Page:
Make us your home page
Instagram

JPMorgan Chase's quarterly profit falls 23 percent to $3.7 billion

JPMorgan Chase said Friday that its fourth-quarter profit fell 23 percent to $3.7 billion as it spend billions fighting suits.

Associated Press

JPMorgan Chase said Friday that its fourth-quarter profit fell 23 percent to $3.7 billion as it spend billions fighting suits.

NEW YORK — The economy may be healing, but banks are suffering from a housing hangover.

JPMorgan Chase spent $3.2 billion last year to fight lawsuits, almost all of them over poorly written mortgages. That was down from $5.7 billion in 2010, but it made clear that housing still haunts the bank, five years after the bubble burst.

The bank said Friday that it set aside $528 million in the last three months of 2011 to fight lawsuits. It also spent $925 million in the fourth quarter to carry out foreclosures and handle mortgage defaults.

"There's still a huge drag," CEO Jamie Dimon said. "I mean, you're talking about several billion dollars a year in mortgage alone."

The expenses took a bite out of JPMorgan's quarterly profit, which fell 23 percent from a year earlier, to $3.7 billion, and missed Wall Street expectations. Stocks across the banking industry declined as a result. It was the first time in four years that JPMorgan's quarterly earnings fell short of expectations.

For the full year, JPMorgan, the nation's largest bank, posted a record profit of $19 billion, up from $17.4 billion in 2010.

JPMorgan also took a hit because of choppy financial markets. It collected $1.1 billion in investment banking fees, down 39 percent from the year before. Its fees for underwriting debt fell 40 percent, and 65 percent for underwriting stock.

Stock market traders take their cue from the results of large banks like JPMorgan, which has 50 million customers. The results demonstrated that it remains unclear how long the mortgage problem will be a drag on the industry.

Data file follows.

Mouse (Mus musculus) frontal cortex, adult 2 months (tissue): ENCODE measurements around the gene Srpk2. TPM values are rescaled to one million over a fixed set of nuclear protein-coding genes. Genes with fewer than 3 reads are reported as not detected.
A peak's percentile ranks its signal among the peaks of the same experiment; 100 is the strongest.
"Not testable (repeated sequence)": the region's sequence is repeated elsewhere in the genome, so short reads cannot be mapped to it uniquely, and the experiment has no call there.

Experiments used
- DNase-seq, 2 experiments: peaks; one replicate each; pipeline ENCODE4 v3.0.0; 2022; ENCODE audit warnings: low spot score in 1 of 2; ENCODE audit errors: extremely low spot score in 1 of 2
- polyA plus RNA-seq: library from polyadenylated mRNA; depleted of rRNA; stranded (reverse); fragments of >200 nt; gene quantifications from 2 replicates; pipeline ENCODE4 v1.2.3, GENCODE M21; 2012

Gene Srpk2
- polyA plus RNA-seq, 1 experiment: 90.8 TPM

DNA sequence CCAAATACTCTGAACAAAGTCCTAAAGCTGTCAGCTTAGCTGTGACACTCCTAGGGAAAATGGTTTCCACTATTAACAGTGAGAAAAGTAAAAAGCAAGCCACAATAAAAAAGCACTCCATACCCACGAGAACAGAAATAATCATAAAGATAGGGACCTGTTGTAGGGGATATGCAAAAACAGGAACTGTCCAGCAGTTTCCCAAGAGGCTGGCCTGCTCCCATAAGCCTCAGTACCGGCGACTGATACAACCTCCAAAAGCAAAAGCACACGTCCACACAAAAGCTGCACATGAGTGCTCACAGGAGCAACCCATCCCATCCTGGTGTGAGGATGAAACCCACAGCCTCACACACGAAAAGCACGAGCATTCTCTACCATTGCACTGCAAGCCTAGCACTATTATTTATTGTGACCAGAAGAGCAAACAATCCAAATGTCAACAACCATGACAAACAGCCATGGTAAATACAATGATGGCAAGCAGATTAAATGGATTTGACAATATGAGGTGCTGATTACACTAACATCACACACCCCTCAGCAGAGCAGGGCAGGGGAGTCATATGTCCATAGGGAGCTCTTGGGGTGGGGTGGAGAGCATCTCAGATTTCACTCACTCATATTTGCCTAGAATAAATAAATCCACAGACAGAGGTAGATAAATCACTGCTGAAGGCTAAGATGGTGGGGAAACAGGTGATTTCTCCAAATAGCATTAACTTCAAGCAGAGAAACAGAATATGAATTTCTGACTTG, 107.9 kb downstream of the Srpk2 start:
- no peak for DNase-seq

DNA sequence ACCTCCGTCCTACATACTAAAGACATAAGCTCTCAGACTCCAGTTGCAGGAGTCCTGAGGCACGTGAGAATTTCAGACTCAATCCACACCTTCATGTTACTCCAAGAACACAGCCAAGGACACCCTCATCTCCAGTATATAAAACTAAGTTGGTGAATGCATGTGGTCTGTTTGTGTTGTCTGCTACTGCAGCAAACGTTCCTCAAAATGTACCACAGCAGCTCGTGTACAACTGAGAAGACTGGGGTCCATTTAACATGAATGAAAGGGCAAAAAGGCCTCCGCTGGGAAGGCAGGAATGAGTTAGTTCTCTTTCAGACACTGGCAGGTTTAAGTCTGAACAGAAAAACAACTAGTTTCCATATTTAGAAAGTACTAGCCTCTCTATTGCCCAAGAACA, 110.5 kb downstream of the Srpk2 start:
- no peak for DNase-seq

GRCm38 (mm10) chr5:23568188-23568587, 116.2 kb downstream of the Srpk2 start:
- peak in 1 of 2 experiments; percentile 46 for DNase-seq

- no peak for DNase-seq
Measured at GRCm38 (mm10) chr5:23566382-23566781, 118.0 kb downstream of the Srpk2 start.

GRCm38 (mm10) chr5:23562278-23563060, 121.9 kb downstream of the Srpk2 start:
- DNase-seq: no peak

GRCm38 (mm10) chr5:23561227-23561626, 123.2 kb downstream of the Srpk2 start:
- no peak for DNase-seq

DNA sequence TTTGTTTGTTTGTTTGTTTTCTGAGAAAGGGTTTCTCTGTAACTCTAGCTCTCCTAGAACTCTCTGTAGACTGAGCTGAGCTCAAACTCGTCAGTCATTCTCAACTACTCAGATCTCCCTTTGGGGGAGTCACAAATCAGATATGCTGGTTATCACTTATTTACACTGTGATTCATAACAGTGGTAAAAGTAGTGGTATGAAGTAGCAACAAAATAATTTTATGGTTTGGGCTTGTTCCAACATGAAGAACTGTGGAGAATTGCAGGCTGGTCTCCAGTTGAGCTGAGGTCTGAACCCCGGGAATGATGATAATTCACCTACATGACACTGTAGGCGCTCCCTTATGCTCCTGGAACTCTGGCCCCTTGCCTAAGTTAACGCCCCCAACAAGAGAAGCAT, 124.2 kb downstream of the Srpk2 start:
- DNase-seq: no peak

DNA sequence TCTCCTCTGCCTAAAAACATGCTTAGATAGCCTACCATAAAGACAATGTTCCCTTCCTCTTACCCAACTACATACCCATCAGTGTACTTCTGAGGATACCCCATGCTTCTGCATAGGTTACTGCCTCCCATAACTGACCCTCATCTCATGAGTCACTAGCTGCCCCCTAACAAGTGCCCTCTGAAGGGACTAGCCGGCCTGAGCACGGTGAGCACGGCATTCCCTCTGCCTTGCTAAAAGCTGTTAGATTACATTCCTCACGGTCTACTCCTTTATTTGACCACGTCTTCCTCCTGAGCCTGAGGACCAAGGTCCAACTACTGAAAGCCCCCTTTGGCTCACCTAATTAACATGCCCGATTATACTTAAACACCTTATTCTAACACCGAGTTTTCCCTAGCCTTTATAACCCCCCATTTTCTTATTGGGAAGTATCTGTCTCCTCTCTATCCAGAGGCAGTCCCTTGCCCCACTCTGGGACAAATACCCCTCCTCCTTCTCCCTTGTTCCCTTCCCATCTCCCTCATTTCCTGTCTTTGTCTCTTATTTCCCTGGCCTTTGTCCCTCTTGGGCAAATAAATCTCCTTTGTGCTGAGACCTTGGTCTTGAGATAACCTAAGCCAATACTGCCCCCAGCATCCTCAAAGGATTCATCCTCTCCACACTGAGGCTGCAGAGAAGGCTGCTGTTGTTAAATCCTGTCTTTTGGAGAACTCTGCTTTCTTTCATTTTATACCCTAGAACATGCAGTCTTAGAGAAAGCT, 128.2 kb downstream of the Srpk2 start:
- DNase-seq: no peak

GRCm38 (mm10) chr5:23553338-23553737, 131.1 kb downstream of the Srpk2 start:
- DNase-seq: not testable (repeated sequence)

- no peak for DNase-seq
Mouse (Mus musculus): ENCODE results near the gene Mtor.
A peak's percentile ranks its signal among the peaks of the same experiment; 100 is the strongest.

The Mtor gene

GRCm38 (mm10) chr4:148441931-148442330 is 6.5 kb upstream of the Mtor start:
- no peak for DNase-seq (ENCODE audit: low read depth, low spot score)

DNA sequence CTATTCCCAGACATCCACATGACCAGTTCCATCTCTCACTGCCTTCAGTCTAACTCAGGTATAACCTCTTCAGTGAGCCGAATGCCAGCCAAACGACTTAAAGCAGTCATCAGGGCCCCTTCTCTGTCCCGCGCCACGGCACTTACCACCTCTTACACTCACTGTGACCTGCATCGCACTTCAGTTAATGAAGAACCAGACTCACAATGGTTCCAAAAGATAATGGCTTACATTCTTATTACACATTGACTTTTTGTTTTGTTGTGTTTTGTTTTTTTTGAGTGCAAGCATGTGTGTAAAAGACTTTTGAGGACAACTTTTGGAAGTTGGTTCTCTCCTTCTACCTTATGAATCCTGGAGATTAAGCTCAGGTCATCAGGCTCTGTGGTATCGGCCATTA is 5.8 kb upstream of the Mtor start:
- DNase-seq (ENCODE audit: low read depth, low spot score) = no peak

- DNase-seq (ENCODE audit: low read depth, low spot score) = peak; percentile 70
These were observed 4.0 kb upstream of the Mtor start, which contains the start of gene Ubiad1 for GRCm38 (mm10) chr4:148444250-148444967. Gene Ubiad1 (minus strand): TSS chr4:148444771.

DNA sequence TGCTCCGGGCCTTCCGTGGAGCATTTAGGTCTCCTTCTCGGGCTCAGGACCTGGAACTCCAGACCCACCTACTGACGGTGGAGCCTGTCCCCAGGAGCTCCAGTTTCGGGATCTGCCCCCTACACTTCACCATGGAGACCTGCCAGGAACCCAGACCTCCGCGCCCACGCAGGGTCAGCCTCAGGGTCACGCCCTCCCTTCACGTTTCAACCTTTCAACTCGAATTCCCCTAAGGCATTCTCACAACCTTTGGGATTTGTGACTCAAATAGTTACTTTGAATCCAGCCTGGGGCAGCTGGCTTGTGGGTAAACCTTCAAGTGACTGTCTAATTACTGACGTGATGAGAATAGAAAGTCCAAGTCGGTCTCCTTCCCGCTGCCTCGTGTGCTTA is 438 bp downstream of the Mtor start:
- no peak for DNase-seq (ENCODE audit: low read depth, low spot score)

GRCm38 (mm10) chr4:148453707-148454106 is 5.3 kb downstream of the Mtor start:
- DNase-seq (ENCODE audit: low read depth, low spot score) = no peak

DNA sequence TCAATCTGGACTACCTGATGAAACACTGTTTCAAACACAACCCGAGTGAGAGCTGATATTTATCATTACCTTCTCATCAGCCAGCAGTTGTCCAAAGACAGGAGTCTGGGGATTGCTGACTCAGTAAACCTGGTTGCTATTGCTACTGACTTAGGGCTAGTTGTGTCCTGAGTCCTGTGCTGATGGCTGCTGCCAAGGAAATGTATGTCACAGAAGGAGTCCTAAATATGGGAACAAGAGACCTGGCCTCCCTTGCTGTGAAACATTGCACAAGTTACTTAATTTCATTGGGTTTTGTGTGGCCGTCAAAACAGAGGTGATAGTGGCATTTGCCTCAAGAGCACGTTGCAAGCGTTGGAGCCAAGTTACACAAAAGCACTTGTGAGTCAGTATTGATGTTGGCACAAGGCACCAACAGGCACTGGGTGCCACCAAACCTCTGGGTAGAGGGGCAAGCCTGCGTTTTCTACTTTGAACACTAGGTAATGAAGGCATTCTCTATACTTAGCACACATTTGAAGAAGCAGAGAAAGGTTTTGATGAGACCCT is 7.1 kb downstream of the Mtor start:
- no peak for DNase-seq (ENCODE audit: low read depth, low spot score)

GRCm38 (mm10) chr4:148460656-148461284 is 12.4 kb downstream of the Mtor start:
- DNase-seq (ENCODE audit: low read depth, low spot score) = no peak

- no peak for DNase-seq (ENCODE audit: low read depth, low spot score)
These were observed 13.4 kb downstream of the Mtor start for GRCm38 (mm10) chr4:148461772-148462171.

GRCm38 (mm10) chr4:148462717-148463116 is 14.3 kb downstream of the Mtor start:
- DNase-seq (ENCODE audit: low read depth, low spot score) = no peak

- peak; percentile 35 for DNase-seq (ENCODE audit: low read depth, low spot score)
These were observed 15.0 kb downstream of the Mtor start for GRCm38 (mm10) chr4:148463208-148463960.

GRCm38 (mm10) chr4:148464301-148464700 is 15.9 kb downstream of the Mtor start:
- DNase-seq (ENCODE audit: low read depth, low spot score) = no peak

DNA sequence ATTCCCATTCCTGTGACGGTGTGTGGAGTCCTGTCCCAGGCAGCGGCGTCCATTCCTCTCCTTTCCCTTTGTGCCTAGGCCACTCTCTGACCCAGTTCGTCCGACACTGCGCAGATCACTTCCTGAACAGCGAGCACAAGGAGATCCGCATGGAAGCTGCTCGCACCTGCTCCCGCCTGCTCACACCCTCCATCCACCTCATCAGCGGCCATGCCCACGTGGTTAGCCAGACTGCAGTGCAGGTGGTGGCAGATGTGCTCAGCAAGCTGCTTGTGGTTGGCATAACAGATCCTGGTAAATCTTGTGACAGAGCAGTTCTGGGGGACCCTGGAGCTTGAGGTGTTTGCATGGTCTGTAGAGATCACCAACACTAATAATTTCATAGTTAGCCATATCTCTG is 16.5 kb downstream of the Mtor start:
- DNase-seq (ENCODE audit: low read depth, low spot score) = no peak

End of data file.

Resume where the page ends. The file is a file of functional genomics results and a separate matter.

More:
During the housing bubble last decade, the banks gave out mortgage loans without checking for documents that proved the borrowers had jobs, or could even pay their monthly bills.

The boom in so-called subprime lending was one of the causes of the financial crisis that erupted in the fall of 2008.

JPMorgan and other banks are being forced to buy back many of the soured loans that they sold to Fannie Mae and Freddie Mac, the government lenders, during the boom. In the last quarter, JPMorgan lost $390 million from the buybacks.

The bank's higher litigation expense does not bode well for Bank of America, which has been damaged far more than JPMorgan from lawsuits related to mortgages. Last year, Bank of America agreed to pay close to $13 billion to settle mortgage issues.

JPMorgan was the first major U.S. bank to report earnings. Citigroup, Bank of America, Wells Fargo, Goldman Sachs and Morgan Stanley all report next week.

JPMorgan Chase's quarterly profit falls 23 percent to $3.7 billion 01/13/12 [Last modified: Friday, January 13, 2012 10:40pm]
Photo reprints | Article reprints

Copyright: For copyright information, please check with the distributor of this item, Associated Press.
    

Join the discussion: Click to view comments, add yours

Loading...
  1. 'Road to Nowhere' is back: Next phase of Suncoast Parkway coming

    Roads

    Despite intense public opposition and dubious traffic projections, the Florida Department of Transportation has announced that construction of the toll road known as "Suncoast 2" is expected to start in early 2018.

    The Suncoast Parkway ends at U.S. 98 just south of Citrus County. For years residents have opposed extending the toll road, a project dubbed the "Suncoast 2" into Citrus County. But state officials recently announced that the Suncoast 2 should start construction in early 2018. [Stephen J. Coddington  |  TIMES]
  2. A sports rout on Wall Street

    Retail

    NEW YORK — Sporting goods retailers can't shake their losing streak.

  3. Grocery chain Aldi hosting hiring event in Brandon Aug. 24

    Retail

    BRANDON — German grocery chain Aldi is holding a hiring event for its Brandon store Aug. 24. It is looking to fill store associate, shift manager and manager trainee positions.

  4. Lightning owner Jeff Vinik backs film company pursuing global blockbusters

    Corporate

    TAMPA — Jeff Vinik's latest investment might be coming to a theater near you.

    Jeff Vinik, Tampa Bay Lightning owner, invested in a new movie company looking to appeal to a global audience. | [Times file photo]
  5. Trigaux: Look to new Inc. 5000 rankings for Tampa Bay's future heavyweights

    Business

    There's a whole lotta fast-growing private companies here in Tampa Bay. Odds are good you have not heard of most of them.

    Yet.

    Kyle Taylor, CEO and founder of The Penny Hoarder, fills a glass for his employees this past Wednesday as the young St. Petersburg personal advice business celebrates its landing at No. 25 on the 2017 Inc. 5000 list of the fastest growing private companies in the country. Taylor, still in his 20s, wins kudos from executive editor Alexis Grant for keeping the firm's culture innovative. The business ranked No. 32 last year. [DIRK SHADD   |   Times]